This undated Associated Press photo (above) includes most members of the 11-man crew of the Boeing B29 bomber that dropped the atomic bomb over Hiroshima posing in 1945 during World War II. Note: there are name differences between photo above and the chart below.
Standing: Left to right standing,
--Lt. Col. John Porter, ground maintenance officer;
--Capt. Theodore J. “Dutch" Van Kirk, navigator;
--Maj. Thomas W. Ferebee, bombardier;
--Col. Paul W. Tibbets, 509th Composite Group commanding officer, and pilot;
--Capt. Robert A. Lewis, co-pilot; and Lt. Jacob Besser, radar countermeasures officer.
Lower row: Left to right,
--Sgt. Joseph S. Stiborik, radar operator;
--Staff Sgt. George R. Caron, tail gunner;
--Pfc. Richard M. Nelson, radio operator;
--Sgt. Robert H. Shumard, assistant engineer; and
--Staff Sgt. Wyatt E. Duzenbury, flight engineer.
|Hiroshima, an important city for the Japanese military had a wartime population of 280,000 when the atomic bomb was dropped over the 400-year-old city. Motoyasu river (center) before the bomb exploded.|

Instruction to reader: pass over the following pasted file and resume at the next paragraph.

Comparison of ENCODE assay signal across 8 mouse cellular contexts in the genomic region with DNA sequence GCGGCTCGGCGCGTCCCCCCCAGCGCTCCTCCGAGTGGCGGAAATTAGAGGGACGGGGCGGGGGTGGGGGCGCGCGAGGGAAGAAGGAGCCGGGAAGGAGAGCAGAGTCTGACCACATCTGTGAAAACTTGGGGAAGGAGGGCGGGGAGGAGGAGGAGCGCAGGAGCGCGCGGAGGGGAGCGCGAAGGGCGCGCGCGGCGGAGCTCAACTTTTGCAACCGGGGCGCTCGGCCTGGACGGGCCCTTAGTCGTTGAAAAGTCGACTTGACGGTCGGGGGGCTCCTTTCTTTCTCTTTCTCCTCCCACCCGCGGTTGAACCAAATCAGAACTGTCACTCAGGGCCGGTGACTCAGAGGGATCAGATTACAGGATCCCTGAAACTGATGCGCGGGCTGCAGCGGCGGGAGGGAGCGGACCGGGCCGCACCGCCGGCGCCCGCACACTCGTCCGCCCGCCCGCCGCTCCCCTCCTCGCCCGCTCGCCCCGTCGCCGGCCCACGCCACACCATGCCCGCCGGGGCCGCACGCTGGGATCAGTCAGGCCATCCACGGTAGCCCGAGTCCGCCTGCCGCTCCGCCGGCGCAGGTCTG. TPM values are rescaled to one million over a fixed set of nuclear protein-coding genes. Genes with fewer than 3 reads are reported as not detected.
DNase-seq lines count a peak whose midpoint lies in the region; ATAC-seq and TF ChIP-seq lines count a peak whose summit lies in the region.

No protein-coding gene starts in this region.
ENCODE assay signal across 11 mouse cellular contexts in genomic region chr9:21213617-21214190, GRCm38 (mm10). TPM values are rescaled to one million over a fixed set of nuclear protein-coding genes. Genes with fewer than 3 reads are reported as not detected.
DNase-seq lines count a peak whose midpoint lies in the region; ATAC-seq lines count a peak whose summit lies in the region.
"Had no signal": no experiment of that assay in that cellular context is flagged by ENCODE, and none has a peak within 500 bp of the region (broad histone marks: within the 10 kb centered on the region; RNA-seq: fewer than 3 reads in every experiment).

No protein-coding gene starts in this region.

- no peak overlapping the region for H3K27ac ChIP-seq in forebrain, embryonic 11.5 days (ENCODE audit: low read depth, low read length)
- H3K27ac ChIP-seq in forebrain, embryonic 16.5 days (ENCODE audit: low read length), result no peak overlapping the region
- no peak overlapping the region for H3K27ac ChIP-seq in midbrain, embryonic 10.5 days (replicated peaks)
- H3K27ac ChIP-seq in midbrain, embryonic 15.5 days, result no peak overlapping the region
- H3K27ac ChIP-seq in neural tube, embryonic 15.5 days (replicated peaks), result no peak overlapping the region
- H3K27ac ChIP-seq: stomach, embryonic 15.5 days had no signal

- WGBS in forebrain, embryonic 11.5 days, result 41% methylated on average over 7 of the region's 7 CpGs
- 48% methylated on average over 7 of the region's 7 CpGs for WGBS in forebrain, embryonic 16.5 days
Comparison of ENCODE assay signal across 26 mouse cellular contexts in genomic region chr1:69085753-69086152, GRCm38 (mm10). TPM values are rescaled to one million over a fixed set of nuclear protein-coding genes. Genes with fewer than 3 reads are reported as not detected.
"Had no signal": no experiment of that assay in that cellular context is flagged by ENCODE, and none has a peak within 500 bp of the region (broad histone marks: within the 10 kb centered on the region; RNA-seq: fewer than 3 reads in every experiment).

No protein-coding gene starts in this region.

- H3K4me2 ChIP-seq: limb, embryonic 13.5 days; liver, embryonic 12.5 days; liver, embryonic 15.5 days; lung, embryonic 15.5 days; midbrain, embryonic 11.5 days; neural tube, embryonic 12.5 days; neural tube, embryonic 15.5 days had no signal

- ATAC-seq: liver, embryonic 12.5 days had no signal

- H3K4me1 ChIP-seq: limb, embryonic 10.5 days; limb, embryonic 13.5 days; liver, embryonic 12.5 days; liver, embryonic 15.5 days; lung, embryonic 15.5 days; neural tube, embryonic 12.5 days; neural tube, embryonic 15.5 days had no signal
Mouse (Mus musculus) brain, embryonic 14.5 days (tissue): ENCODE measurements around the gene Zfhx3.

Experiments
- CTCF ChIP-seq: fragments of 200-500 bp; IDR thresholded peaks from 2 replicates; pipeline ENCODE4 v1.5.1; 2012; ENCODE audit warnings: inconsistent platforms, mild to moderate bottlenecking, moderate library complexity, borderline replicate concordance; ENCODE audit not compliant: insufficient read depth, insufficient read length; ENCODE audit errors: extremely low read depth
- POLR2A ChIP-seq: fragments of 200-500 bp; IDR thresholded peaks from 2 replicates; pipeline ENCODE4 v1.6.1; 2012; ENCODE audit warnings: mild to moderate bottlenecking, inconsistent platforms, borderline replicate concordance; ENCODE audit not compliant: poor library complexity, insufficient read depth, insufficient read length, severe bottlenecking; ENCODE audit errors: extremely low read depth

| Hiroshima, August 6, 1945. The bomb named Little Boy was released from 31,000 ft. at 8:15 am and after traveling six miles and 43 seconds later it exploded unleashing 13 to 18 kilotons in the blast.|
| Only the skeletons of buildings constructed with reinforced masonry survived the blast. A month later, a media member stares at the now-famous dome of the Center of Industry building that is now a memorial. |
|Back from Hiroshima: Boeing B29 dubbed the Enola Gay by pilot Paul Tibbetts after his mom when he visited the plant assembly line in Nebraska lands at Tinian Island, August 6, 1945.|
|Bombadier's view (in nose) using a Norden bombsight.|